This is somewhat similar in broad topic to an earlier question I've asked, but not the same. I intend on applying to interdisciplinary mathematical/computational science/engineering programs like this: https://icme.stanford.edu/ . As a result of the interdisciplinary nature, there are a lot of junior-and-senior-level courses that are relevant, and I want to take as many of these as possible so I have a good grounding for whatever more specific path I follow, within the field of computational science. However, I also know that graduate classes are looked upon favorably by many admission committees; so, should I drop some of the undergrad courses (that may be more relevant in subject matter) and take some grad ones? Because of scheduling and prerequisite issues, I would otherwise not take any graduate-level courses (or take at most one) until my senior year, by when it may not even matter in terms of admissions because some graduate programs don't look at your senior grades)

[As a follow up to this, would it be considered a bad thing to take a undergraduate course that may be considered important or even "crucial" in the final semester of senior year - when admissions decisions are already coming out - because of taking graduate classes earlier on instead?]

3 Answers 3


Graduate-level courses are helpful, but there isn't any magic formula that "X courses with a grade of A or A- will guarantee admission." Every case is different, and good grades are by no means sufficient for admission, if your letters of recommendation are weak.

If you're applying for a terminal master's program that is primarily coursework, then the rules are different, but for anything relying on research, your research experience and letters of recommendation will carry significant more weight than your classwork and test scores. What doing well in the graduate courses does is signify that you will be able to handle the coursework in your program, but it does not shed light on the rest of your abilities.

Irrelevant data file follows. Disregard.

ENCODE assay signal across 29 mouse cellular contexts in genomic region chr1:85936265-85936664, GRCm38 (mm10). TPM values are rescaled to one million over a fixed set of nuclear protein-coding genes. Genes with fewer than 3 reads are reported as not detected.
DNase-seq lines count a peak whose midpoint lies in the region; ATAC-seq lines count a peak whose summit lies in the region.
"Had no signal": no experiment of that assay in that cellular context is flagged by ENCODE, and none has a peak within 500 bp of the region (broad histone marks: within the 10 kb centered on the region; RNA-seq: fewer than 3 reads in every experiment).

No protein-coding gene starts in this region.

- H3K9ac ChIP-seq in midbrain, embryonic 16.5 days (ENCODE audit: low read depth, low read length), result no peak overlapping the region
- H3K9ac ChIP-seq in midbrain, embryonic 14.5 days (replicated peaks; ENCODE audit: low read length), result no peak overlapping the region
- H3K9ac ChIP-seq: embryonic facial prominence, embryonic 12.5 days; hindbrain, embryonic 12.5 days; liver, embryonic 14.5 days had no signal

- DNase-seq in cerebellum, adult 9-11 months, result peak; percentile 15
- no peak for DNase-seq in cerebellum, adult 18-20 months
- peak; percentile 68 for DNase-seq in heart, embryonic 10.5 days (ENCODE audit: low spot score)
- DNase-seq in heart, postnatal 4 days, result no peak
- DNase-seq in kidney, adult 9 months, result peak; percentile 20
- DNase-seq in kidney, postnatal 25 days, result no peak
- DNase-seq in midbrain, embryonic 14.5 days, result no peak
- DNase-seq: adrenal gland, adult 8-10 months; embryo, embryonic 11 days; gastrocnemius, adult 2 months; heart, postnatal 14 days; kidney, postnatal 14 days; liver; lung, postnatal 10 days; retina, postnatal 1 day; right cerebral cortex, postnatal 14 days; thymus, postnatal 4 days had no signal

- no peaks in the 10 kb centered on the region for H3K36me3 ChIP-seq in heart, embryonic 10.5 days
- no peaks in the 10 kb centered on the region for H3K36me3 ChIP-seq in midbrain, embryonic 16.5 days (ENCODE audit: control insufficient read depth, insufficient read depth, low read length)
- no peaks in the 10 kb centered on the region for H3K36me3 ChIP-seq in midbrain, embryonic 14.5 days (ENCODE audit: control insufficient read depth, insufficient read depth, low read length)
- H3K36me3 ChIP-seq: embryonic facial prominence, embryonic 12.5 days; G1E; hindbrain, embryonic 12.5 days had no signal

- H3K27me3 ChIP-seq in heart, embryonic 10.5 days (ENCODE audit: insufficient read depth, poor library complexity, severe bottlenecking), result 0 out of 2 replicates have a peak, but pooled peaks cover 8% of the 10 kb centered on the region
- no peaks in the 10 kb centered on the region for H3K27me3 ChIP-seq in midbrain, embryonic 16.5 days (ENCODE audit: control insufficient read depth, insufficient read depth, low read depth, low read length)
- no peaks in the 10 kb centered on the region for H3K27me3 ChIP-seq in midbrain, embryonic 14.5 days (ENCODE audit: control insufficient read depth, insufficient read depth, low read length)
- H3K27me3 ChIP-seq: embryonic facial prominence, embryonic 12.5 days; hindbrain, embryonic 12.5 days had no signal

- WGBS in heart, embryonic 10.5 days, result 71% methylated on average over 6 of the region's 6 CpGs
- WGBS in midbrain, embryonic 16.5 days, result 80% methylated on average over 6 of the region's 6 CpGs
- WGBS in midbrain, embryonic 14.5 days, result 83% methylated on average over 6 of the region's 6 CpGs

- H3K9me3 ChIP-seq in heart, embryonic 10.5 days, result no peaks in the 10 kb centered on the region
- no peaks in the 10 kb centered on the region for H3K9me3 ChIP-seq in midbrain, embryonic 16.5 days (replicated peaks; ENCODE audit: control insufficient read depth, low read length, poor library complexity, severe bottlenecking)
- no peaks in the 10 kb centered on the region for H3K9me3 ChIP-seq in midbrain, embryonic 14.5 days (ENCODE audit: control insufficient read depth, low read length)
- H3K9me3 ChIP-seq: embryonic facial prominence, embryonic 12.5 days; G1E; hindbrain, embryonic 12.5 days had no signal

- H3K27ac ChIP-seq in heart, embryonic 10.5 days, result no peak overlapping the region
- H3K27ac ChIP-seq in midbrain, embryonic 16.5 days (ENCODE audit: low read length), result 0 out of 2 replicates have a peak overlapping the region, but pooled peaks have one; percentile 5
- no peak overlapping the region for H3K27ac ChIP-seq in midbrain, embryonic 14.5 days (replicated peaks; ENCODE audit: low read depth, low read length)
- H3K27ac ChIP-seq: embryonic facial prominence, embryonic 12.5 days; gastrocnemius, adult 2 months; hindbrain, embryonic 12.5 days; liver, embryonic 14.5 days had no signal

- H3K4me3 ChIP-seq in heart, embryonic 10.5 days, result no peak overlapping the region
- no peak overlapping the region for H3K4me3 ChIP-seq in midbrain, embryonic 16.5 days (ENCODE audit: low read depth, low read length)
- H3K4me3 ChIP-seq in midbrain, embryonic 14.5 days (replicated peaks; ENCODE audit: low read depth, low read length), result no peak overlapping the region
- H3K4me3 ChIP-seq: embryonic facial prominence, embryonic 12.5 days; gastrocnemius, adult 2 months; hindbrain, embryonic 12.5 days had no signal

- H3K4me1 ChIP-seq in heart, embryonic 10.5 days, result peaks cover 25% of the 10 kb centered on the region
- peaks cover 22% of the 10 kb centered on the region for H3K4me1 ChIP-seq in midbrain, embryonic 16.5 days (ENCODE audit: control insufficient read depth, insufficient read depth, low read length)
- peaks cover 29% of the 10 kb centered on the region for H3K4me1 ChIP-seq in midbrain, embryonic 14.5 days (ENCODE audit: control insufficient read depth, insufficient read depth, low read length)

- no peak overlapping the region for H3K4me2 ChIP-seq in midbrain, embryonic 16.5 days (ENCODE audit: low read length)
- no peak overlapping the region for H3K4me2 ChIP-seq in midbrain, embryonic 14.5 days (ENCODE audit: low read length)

So my recommendation is to take graduate classes because you're interested in the subject and want to learn more about it, rather than just to impress an admissions committee.


I just received an acceptance to a very computational cognitive science program. I had a single grad-level AI course, and I doubt very seriously if they even noticed it. I don't regret taking it, it was probably my favorite course because it was very loosely structured and allowed me to develop research experience, but it was also harder than a typical undergrad class.

Basically, from my (admittedly limited) experience, I would say take as many as you can earn A's in if you want to challenge yourself, but don't do it solely for the grad apps.


You should be thinking about taking the "best" Masters courses, not the "most" courses.

So how does one define "best" courses: 1) They are courses closest your current areas of interest. 2) They are the courses most relevant to your future (projected) areas of interest 3) they are courses in which you can get the best grades.

And I'd certainly take the "crucial" undergraduate course in preference to the graduate course if "timing" is an issue.

Don't take masters courses that are "irrelevant" just for the sake of taking master's course. Take a master's course because it fits your long term needs better than equivalent bachelor's courses. Tim's experience, from another answer, "only" one master's course, just because it was of interest to him, is relevant.

  • 1
    I disagree with (3). Above a certain threshold, your grades really don't matter as much as other factors. (Personally, I'd much rather see a B in a post-qual PhD-level course than an A+ in an undergraduate course.)
    – JeffE
    Commented Jul 24, 2014 at 20:36
  • @JeffE: My concern is for the person who gets a C in a graduate course, and would have gotten an A-minus in the undergraduate course. (That once happened to me when I "overreached."
    – Tom Au
    Commented Jul 25, 2014 at 13:38

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